The weather this October has been really warm. As a result the allotment still has flowers blooming and on my last visit the ivy was awash with bees buzzing away.
October has still offered produce to harvest. The last of the raspberries have now been devoured, or are left for the birds to feast on. Our apples this year haven’t been the best, so only a few of the later apple variety have been available to use in dishes like those in my favourite five apple recipes. The plus side of an apple crop which has fallen or rotted on the tree, is a bumper windfall for the birds, with thrushes, blackbirds and starlings all gorging themselves. We have managed to harvest the last of the pumpkins and squashes, using them in risottos, cakes and to accompany many dishes. The Jerusalem artichokes are starting to be dug too. I love the nutty taste they bring to dishes, such as this Jerusalem artichoke purée. The Swiss chard is also looking resplendent in the autumnal sunshine, and has been a great addition to the kitchen too.
This time of year is great for planting out onions and garlic for overwintering, and even broad beans, given the mild autumn we’ve had so far. I usually plant a crop of each of these at this time of year, then another sowing in the spring. This helps with the successional cropping next year, but also allows for different varieties to be grown easily, and utilises space which otherwise would be left bare.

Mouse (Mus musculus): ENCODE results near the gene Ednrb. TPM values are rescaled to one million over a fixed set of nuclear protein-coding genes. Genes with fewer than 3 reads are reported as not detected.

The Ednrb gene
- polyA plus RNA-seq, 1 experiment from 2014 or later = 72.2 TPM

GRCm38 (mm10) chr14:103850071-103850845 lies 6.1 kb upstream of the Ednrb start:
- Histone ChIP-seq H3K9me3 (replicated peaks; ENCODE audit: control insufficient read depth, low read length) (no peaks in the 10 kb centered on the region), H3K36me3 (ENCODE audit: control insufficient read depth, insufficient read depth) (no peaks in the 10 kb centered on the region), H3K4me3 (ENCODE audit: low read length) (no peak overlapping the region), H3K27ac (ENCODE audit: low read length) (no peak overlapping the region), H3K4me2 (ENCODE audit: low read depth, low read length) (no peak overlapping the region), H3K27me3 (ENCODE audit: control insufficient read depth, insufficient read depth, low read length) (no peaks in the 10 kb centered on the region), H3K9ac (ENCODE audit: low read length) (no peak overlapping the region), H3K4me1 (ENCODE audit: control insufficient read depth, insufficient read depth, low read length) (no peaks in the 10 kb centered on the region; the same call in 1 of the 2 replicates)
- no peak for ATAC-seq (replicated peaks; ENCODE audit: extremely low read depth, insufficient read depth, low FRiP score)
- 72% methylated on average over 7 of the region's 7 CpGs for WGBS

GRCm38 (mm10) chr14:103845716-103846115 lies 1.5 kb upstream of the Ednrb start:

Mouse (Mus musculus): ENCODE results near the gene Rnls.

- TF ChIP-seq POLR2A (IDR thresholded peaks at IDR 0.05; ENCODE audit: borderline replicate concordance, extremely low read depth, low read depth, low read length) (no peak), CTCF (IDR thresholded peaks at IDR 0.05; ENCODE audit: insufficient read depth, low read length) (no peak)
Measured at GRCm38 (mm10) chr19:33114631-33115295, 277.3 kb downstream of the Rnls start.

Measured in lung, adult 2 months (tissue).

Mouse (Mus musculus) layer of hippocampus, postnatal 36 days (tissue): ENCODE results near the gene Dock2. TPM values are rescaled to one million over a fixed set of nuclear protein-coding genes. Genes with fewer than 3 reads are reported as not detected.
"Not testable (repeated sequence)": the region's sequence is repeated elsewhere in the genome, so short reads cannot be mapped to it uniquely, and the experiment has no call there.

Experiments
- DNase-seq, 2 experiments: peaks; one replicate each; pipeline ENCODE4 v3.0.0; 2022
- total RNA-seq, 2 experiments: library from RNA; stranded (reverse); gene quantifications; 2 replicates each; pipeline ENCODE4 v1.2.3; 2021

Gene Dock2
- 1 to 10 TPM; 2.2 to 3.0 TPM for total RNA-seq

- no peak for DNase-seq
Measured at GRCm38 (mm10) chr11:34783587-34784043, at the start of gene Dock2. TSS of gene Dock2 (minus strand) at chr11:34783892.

November is the last chance to get a few jobs done, until the weather turns for the worse on a more regular basis. The leaves that have fallen all over the allotment need sweeping up in order to make leaf mould. Although leaf mould contains not many nutrients; it makes a great mulch which, with little further attention other than a little watering in dry periods in summer and the occasional turn, also makes a good addition to any compost. The birds will soon need a bit of help with food too, so I’ll be putting up some feeders and using the old sunflower heads to fill them with seeds. It will also be time to make another bird food wreath.
This post is contributing to The Garden Share Collective; an international group of bloggers who share their vegetable patches, container gardens and the herbs they grow on their window sills.
I was wondering whether I could dig up some of my Jerusalem artichokes. Having read your post, I think I now will!
They last through the winter, so from now on they’re good to go.
Well, I dig up one back asap then. I love them in soup for their thickening properties as much as the taste😄
Your mellow autumn garden is just gorgeous. It’s lovely to read about food gardens on the other side of the world (I’m in hot, dry Adelaide and could kill for some wet, misty weather.)
Thanks so much.
It takes a minute to spin out of the Spring mindset to the opposite end! It looks like you have had plenty to harvest Simon. What a shame about the apples. I hope they are better for you next year. Have a wonderful month in the garden. I look forward to next months update.
Thanks Kyrstie. I know what you mean about flipping uour mindset to the other hemisphere. Mind you its great to see what you guys are growing and reminds me spring is on the other side of the autumn/winter lull.
I love the colours of autumn in cold places. I like the idea of a bird wreath, I might muster one up once my sunflowers have grown my chooks would love it. Enjoy the sweeping of leaves it use to be one of my favourite jobs when I lived in the Sommerset.
Thanks Lizzie. Yep, the leaves have been brilliant this autumn (something to do with the crazy warm autumn we’ve been having I think).